Coronavirus

How to Stay Safe and Social Distance as Santa Cruz Retail Reopens

Time, space, people, and place are the key elements to assessing safety

As some businesses receive clearance to reopen, the county will require safety measures such as posting social distancing guidelines.

As California moves forward to Stage 2 of the state’s Covid-19 recovery program, Santa Cruz County’s Health Services Agency extended the shelter-in-place order to July 1 and announced social-distancing protocols for businesses to reopen.

The latest order went into effect at midnight on Tuesday, continuing the daily beach closures from 11am to 5pm, except for water-related activities, along with around-the-clock prohibition of “sedentary” activities such as sunbathing and picnicking.

The county also mandated that retail and other businesses open to the public must post social distancing protocols that conform to county guidelines. These are aimed at preventing the gathering of crowds and unnecessary person-to-person contact, as well as offering protections for employees and customers.

The order comes on the heels of Gov. Gavin Newsom’s announcement that counties that have met variance requirements and have received approval from the state may allow barbershops and hairdressers to open.

“Please note that this excludes massage services, nail salons, and other personal services,” says county communication manager Jason Hoppin. “It only affects barbershops and hair salons. The rest of personal services remains in Stage 3, for which there is, as of yet, no timeline.”

Santa Cruz County has met the state requirements for Stage 2 and will apply for the variance on Friday, May 29, pending approval by the Board of Supervisors. State review may take up to a week, county officials said.

In the meantime, customers venturing out to newly reopened businesses should be prepared for their own assessments for safety, says Susan True, the executive director of the Communication Foundation, which has been working closely with the county on the long reopening process.

“What we’re trying to do,” says True, “is to get people to really think about how they can go into the environment while minimizing their own risk and the risk they may present to others, and how they can spot businesses that are working hard to keep their spaces safe.”

The guidelines are built around what is becoming a common incantation of epidemiologists: “Time, space, people, place.”

Time: Transactions with other people in public should not last more than a few seconds, to minimize risk. “This is not the time to chat with your bank teller,” True says. “Tell her ‘Thank you’ and move on.”

Space: The six-feet rule still applies. Shoppers, who have already become somewhat savvy to space between people, need to assess how businesses are allowing people to keep their distance.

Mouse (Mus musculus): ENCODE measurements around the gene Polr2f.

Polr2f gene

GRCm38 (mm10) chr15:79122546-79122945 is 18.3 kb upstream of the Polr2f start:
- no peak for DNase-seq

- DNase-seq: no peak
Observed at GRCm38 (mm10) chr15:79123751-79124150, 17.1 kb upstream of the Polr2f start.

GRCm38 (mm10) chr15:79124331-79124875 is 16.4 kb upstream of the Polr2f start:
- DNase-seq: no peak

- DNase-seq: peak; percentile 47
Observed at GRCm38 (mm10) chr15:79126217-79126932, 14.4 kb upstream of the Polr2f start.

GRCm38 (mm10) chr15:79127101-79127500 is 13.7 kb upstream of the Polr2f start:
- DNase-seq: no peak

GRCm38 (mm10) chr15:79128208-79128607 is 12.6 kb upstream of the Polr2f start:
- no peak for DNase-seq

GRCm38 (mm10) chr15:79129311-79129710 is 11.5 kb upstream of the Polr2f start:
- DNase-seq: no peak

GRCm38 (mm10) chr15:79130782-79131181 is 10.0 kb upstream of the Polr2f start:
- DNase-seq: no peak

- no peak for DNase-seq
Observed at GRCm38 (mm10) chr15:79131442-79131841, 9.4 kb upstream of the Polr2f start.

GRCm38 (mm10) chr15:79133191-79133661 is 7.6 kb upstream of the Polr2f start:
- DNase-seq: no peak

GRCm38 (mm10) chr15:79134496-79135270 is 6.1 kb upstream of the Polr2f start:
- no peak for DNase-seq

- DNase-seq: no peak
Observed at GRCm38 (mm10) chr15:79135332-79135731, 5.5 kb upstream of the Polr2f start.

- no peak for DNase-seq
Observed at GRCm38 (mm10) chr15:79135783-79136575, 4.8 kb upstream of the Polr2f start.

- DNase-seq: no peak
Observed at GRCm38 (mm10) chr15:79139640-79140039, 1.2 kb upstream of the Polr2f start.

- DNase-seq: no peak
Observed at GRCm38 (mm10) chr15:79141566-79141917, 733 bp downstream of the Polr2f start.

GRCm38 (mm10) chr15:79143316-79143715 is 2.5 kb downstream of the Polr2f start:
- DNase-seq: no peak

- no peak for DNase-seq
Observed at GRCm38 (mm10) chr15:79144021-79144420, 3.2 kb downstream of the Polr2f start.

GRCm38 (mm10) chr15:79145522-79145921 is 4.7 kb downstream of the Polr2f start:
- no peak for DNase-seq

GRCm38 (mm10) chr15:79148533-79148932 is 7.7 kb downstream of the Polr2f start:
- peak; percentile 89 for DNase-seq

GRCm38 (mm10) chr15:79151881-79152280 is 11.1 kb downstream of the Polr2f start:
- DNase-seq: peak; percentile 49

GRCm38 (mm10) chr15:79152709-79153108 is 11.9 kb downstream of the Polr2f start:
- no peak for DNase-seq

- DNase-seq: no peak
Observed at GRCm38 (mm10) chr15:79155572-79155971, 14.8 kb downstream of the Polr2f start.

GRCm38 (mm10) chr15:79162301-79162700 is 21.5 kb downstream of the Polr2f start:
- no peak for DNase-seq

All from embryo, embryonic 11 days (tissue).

People: Are employees respectful of risk management? Are they wearing masks? Health officials have consistently asserted that masks are most effective in protecting others, which means it is unwise to confront someone not wearing a mask. Interactions that involve a lot of speaking are likely to raise the risk of spreading the virus.

Place: Enclosed spaces without a lot of air flow are the most risky environment. This is an element that retail spaces have limited control over. Health watchers suggest that if a customer has to do business in a small, enclosed space, even more attention should be paid to the other elements of safety. “What we don’t want,” says True, “is sustained minutes of unprotected—people not wearing masks—and close, less-than-six-feet apart contact in enclosed spaces.”

The public can also look for signs that a business is complying with the county health order and safe practices: Are hand sanitizer or disinfecting wipes readily available? Are employees behaving in a way consistent with safe practices?

The county’s new social distancing protocol for reopened Phase 2 businesses are codifying many of these elements, mandating that businesses work to minimize the number of customers in their store at one time, for instance, as well as placing limits on amount of goods that can be sold to one person in order to avoid lines, encouraging contact-less payment, doing away with self-service food, among other requirements.

Staff Writer at Good Times |

Wallace Baine has been an arts writer, film critic, columnist and editor in Santa Cruz for more than 25 years. He is the author of “A Light in the Midst of Darkness,” a cultural history of the independent bookseller Bookshop Santa Cruz, as well as the book “Rhymes with Vain: Belabored Humor and Attempted Profundity,” and the story collection “The Last Temptation of Lincoln.” He is a staff writer for Good Times, Metro Silicon Valley and San Benito/South Valley magazine.

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